WITH the impending closure of the Central Highlands General Practice next month, the Derwent Valley Medical Centre is bracing for an influx of patients they cannot accommodate.
Dr Lester Pepingco, of the Derwent Valley Medical Centre has been vocal in the past that his clinic needs support and despite four doctors joining earlier this year – the highest number of the region – there were still too few doctors in the area.
Dr Pepingco said the closure of the clinic in Ouse would bring a further level of strain on the clinic in New Norfolk.
“For us, it means we’re going to have another 1200- plus patients seeking their health care services elsewhere, most likely with us, even though we’ve had our books closed to patients for over a year,” Mr Pepingco said.
“We experienced a similar situation when the practice closed in Brighton, once they shut down, our waiting times just steadily increased, we currently have about 12,500 patients on our books, and with more patients, it’ll push to even longer waits.”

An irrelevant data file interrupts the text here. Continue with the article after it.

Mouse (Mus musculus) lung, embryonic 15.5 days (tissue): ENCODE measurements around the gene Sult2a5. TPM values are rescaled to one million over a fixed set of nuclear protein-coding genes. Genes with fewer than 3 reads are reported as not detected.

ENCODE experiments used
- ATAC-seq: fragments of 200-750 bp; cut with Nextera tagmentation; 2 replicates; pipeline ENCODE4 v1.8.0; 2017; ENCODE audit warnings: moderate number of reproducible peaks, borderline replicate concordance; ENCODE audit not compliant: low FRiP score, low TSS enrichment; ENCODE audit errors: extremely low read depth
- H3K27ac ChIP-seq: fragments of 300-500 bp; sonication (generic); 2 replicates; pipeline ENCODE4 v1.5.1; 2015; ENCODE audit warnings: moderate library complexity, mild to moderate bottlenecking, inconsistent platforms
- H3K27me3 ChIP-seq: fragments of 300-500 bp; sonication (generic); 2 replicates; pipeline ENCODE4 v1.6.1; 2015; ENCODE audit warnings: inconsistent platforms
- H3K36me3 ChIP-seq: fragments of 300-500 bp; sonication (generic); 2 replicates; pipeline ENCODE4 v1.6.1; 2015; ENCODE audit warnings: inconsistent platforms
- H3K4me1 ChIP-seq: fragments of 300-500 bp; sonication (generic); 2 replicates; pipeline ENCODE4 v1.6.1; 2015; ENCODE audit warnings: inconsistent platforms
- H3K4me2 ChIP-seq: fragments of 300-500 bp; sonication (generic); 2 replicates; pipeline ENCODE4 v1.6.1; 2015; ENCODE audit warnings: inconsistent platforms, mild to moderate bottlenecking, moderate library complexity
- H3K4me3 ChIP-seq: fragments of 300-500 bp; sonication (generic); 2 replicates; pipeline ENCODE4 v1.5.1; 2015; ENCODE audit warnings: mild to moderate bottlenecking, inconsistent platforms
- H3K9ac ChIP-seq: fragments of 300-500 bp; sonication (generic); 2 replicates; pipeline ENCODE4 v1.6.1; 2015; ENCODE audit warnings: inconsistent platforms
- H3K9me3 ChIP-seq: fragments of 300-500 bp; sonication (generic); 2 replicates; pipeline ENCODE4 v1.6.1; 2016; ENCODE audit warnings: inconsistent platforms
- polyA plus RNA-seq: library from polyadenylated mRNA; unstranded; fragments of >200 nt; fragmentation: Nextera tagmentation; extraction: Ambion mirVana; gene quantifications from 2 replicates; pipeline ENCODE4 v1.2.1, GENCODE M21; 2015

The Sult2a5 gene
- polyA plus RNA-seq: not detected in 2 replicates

Dr Pepingco has called for the reinstatement of the Rural Health Grant, which incentivises new doctors to join clinics in regional areas.
“In the grand scheme of things, it’s not that great of a financial investment from the government, and evidence shows that if you can get a doctor in a regional location to fall in love with a community, they are far more likely to stay on for longer.”
Dr Pepingco also said Tasmanian Health Service data indicated the Derwent Valley had three times the rate of type-2 diabetes and respiratory illnesses compared to the national average.
“We have the same rural rating as the CBD, it is absurd, if we moved our practice 1.6 km’s down the road, we would be recognised as a practice with more complicated rural needs.”
Health Minister Jeremy Rockliff said the Tasmanian Government was engaging with HR-Plus and the Central Highlands Council to find a solution at the Central Highlands General Practice.
“The government acknowledges the important role GP’s and the primary healthcare sector plays in caring for our community,” Mr Rockliff said.
“The introduction of mandatory vaccinations in healthcare settings is about protecting our health workforce and also the vulnerable patients in their care.”